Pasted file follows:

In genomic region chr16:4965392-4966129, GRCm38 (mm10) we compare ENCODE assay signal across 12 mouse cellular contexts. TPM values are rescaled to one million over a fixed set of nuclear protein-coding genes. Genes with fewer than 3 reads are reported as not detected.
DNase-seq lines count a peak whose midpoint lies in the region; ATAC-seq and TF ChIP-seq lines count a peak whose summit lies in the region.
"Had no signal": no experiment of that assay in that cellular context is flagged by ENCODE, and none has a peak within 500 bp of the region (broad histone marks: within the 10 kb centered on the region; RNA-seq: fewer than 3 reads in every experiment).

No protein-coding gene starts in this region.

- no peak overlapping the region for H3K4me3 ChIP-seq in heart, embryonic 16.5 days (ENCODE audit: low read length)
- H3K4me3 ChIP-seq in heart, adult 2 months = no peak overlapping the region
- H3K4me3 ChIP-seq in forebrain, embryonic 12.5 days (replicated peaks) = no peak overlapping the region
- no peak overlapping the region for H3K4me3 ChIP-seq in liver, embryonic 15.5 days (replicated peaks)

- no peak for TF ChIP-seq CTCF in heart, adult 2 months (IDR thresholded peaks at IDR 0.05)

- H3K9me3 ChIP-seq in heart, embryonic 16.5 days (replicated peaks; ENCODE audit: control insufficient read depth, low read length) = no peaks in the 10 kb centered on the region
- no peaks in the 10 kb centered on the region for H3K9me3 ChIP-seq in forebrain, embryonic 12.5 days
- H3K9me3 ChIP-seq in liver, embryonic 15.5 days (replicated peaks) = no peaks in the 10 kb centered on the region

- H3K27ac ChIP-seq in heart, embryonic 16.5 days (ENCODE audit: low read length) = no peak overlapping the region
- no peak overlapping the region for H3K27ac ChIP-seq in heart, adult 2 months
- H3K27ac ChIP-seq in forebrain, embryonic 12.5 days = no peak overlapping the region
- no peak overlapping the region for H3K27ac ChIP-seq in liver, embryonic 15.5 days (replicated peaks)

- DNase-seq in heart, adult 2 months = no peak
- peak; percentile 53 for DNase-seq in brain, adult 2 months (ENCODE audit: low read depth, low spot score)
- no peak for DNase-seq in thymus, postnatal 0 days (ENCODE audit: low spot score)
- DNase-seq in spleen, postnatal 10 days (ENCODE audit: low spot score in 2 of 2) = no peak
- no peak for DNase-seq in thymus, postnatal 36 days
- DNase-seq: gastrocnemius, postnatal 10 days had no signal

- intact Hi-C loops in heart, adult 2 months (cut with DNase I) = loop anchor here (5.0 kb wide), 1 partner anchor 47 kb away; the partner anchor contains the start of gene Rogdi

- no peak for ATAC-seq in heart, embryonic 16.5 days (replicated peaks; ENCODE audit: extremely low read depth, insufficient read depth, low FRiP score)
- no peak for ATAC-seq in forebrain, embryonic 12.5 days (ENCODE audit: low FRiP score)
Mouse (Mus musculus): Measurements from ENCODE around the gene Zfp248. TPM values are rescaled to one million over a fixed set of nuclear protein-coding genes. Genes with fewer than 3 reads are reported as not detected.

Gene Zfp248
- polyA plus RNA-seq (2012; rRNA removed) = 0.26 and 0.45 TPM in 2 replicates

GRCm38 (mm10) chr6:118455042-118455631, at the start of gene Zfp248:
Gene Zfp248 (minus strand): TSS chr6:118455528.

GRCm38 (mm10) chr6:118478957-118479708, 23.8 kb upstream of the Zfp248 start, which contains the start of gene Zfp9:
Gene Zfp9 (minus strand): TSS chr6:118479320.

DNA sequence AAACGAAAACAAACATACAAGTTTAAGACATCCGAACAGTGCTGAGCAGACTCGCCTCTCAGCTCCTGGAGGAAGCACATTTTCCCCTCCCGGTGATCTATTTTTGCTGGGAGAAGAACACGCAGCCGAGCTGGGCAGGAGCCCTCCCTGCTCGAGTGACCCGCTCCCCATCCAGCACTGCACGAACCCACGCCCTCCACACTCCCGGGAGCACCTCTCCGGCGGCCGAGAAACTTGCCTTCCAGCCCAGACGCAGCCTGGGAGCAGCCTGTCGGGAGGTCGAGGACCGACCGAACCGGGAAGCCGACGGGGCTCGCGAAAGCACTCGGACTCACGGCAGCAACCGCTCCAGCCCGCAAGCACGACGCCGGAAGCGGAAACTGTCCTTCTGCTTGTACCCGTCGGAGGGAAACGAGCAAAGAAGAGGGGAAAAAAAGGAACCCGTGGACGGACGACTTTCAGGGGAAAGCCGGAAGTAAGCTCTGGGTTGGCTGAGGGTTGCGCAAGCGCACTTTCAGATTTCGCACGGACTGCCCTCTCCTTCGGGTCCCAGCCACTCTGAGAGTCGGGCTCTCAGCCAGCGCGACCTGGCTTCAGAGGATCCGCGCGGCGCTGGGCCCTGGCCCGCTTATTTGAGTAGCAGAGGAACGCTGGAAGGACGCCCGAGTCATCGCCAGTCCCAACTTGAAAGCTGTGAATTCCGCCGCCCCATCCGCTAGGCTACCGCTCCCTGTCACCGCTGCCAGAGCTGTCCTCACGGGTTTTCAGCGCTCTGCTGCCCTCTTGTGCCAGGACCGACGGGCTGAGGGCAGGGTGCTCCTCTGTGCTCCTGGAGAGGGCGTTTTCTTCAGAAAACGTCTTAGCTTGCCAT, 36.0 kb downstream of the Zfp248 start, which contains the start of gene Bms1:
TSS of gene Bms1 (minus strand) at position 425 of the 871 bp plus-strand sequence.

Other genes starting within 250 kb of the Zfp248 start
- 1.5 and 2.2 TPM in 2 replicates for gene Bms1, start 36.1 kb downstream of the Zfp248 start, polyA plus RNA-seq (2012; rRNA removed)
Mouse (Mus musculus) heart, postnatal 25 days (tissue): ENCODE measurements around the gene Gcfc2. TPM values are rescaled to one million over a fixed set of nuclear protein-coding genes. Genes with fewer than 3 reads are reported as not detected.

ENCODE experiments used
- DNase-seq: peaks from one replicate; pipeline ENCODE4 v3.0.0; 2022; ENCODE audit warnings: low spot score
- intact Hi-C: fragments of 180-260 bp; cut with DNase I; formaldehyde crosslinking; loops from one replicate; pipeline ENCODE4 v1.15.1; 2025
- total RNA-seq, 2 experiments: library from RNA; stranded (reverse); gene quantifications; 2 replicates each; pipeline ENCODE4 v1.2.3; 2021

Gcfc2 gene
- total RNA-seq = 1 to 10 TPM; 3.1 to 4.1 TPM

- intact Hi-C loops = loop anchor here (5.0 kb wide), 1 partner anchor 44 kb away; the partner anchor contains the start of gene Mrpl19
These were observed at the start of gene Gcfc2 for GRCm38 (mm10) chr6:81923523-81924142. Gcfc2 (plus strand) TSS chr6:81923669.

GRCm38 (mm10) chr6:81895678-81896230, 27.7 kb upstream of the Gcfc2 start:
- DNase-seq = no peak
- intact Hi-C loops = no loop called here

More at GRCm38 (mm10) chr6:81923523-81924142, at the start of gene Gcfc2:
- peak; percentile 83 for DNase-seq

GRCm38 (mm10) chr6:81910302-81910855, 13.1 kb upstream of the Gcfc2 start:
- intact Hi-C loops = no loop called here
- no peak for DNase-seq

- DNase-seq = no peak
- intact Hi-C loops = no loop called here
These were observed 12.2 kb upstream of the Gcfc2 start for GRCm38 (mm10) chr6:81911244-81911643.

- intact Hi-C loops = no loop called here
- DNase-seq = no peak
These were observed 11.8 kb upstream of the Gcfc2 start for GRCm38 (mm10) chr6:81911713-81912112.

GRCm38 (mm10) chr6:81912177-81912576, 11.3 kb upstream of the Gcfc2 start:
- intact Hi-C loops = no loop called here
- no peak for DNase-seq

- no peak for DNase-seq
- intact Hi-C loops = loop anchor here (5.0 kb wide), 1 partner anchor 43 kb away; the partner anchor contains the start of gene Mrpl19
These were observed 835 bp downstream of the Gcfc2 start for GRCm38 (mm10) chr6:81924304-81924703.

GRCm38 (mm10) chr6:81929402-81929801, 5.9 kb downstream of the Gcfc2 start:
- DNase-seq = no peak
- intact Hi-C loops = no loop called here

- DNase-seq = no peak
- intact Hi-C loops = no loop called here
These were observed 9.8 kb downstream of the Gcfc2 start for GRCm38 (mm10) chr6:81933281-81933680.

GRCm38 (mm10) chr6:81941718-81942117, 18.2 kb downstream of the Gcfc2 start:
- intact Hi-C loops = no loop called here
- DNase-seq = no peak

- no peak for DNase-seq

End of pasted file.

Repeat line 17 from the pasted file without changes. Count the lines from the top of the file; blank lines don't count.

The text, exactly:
- DNase-seq in heart, adult 2 months = no peak